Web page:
No neighbourhood in Amsterdam is more 'Amsterdamish' than the Jordaan. Besides the legendary Johnny Jordaan Square, there's so much more that Amsterdam has to offer. In this blog post, I've listed some of Amsterdam's most popular sights, including the Red Light District, the Anne Frank House, the Vondelpark and the Johnny Jordaan Square. Curious? Then read on to find out more about some of Amsterdam's highlights! Sights in Amsterdam Our capital city, Amsterdam, is bursting with cultural, historical and tourist sights. I've listed a few of Amsterdam's sights for you below, but there's a lot more to see here. If you'd rather take a guided tour of some of Amsterdam's highlights, rather than do it on your own, I'd recommend taking a tour with a personal guide. My tip is to choose one of the tours in Amsterdam. Red Light District in Amsterdam The much-discussed Red Light District in Amsterdam, also known as 'the Red Light District'

Action on the Annaberg

We stand in the car park, squinting at the sun and the deep blue sky, with an excited mind and a large portion of anticipation. It is a little strange - suddenly walking past lush green meadows, past a - still - empty reservoir; anything but winter, which I associate with this place. Annaberg, where I learned to ski a few decades ago and where we whizzed down the slopes at least once a year. That would be in store for us now, too, albeit in a slightly different way. And so we set off, marvelling at the modern Arial prepared for summer, while showing off our Niederösterreich-CARD and redeeming it for a ride on the Annaberg 4-seater chairlift.After we've hiked down the first little slope - where I've done many a race in the past - and the wildflowers beside us poking their heads in the wind, I notice how much is new here and am delighted to be here once again. Numerous hiking trails await, then a small bike facility as well, and finally we hear the zipline facility before we can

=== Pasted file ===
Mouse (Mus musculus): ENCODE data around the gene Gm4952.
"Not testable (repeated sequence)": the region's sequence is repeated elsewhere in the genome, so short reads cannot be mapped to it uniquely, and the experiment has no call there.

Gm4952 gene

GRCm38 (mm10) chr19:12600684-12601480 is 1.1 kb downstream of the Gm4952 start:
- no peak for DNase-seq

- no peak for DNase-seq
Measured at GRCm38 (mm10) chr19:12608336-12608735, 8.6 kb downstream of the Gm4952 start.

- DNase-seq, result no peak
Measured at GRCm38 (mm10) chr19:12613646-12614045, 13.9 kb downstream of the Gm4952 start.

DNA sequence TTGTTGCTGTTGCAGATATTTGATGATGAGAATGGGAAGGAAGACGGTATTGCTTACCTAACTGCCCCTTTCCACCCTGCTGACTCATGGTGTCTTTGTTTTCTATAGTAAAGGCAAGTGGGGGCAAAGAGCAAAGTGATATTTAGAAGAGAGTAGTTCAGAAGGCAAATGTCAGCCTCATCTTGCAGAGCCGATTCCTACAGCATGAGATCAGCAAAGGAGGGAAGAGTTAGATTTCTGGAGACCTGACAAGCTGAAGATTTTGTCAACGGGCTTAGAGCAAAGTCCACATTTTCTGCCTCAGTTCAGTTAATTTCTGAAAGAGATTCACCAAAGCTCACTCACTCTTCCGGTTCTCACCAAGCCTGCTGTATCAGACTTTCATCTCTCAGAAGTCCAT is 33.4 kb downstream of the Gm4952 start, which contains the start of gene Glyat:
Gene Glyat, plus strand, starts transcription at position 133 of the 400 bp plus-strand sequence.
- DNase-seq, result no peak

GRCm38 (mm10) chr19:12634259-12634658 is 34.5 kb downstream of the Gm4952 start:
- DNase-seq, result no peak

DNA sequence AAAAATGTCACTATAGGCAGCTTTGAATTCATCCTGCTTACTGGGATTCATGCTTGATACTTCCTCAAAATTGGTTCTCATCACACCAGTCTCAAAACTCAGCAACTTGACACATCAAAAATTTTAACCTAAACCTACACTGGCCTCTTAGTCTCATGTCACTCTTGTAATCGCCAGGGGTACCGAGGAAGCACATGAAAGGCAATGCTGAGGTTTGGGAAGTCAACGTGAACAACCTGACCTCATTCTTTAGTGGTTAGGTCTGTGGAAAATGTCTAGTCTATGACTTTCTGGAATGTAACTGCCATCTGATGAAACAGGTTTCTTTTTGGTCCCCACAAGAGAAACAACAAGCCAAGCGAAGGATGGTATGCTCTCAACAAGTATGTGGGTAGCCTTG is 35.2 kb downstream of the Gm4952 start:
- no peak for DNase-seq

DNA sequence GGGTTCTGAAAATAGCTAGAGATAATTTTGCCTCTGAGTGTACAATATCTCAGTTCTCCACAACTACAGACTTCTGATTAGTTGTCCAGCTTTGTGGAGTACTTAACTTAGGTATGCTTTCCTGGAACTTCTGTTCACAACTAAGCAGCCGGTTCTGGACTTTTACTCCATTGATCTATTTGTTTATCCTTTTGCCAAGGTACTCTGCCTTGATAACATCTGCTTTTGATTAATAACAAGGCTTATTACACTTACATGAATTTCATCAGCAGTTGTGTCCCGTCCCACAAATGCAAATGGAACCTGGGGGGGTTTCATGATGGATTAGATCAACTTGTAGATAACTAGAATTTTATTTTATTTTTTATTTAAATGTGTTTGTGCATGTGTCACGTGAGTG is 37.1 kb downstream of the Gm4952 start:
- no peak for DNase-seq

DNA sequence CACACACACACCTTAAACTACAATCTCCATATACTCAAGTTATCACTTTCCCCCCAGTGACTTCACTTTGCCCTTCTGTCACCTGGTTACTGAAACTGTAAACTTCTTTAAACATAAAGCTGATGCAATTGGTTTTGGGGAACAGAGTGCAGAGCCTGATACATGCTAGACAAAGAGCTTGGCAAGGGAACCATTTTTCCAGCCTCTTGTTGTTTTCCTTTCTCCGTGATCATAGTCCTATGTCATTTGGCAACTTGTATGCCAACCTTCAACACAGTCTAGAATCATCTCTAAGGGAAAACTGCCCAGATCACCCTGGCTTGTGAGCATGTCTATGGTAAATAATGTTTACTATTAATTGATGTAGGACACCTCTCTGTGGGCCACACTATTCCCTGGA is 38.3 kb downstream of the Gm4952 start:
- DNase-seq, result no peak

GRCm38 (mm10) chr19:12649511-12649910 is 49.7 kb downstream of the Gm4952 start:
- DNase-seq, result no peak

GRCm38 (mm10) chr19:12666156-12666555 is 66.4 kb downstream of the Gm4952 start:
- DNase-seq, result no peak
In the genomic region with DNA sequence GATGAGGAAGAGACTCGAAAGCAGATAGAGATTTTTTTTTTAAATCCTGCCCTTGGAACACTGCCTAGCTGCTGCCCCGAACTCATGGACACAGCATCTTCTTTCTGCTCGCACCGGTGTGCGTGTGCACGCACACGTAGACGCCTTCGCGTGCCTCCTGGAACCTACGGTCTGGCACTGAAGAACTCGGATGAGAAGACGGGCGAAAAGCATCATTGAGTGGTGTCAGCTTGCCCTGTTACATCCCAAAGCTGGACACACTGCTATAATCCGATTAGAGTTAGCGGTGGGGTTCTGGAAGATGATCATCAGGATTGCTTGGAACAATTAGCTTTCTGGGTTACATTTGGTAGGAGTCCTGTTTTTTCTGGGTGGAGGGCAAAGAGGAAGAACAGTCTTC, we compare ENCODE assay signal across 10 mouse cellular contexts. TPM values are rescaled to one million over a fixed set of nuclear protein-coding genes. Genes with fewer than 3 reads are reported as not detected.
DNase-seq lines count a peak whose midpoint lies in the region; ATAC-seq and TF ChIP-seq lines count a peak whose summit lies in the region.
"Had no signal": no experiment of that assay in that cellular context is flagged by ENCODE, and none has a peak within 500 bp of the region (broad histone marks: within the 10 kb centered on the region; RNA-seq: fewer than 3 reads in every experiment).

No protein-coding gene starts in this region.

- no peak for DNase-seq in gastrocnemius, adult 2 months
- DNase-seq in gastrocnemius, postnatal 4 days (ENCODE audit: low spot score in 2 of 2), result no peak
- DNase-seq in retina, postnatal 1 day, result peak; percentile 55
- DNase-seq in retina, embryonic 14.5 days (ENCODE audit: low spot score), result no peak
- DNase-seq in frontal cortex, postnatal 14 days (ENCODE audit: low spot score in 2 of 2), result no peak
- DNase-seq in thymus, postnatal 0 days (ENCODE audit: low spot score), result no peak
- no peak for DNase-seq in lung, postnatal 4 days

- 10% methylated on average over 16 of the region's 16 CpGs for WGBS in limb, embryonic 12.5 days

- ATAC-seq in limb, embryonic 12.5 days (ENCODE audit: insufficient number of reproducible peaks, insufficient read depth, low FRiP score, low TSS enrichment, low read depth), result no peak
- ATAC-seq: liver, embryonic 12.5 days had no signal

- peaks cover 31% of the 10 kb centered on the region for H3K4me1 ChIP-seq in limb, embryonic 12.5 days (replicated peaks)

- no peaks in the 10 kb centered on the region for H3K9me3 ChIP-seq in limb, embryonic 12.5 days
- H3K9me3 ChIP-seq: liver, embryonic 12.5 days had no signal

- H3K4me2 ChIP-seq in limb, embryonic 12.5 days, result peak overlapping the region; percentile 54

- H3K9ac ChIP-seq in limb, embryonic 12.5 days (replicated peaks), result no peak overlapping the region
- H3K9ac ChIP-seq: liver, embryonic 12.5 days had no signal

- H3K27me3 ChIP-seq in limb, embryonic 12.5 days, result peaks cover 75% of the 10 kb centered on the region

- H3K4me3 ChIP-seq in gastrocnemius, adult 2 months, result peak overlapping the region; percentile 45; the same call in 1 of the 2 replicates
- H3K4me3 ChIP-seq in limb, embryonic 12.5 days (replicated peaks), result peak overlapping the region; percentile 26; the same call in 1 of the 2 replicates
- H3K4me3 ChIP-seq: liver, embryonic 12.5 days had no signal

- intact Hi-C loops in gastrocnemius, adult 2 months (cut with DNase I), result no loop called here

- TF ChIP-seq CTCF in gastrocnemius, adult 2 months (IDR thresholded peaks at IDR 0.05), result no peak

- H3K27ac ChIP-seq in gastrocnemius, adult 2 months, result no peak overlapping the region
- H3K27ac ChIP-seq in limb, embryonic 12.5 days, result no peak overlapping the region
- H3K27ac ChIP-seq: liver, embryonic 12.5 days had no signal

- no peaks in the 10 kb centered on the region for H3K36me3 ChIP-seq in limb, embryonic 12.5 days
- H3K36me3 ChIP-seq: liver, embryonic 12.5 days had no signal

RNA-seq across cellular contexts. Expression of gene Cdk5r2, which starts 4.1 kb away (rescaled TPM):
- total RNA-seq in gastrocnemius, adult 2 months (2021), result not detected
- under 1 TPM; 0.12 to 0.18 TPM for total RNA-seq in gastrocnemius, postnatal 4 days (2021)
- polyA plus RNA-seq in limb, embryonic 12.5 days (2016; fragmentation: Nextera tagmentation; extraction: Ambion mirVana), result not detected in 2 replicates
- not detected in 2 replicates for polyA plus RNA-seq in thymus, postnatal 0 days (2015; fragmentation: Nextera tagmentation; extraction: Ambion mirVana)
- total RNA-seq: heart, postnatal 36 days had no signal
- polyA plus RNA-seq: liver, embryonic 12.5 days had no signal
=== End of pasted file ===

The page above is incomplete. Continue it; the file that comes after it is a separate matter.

Tobacco was first discovered by the native people of Mesoamerica and South America and later introduced to Europe and the rest of the world. Archeological finds indicate that humans in the Americas began using tobacco as far back as 12,300 years ago, thousands of years earlier than previously documented. Tobacco had already long been used in the Americas by the time European settlers arrived and took the practice to Europe, where it became popular. Eastern North American tribes have historically carried tobacco in pouches as a readily accepted trade item, as well as smoking it in pipe ceremonies, whether for sacred ceremonies or those to seal a treaty or agreement. In addition to its use in spiritual and religious ceremonies, tobacco is also used for medical treatment of physical conditions. As a pain killer it has been used for earache and toothache and occasionally as a poultice. Some indigenous peoples in California have used tobacco as one ingredient in smoking mixtures for trea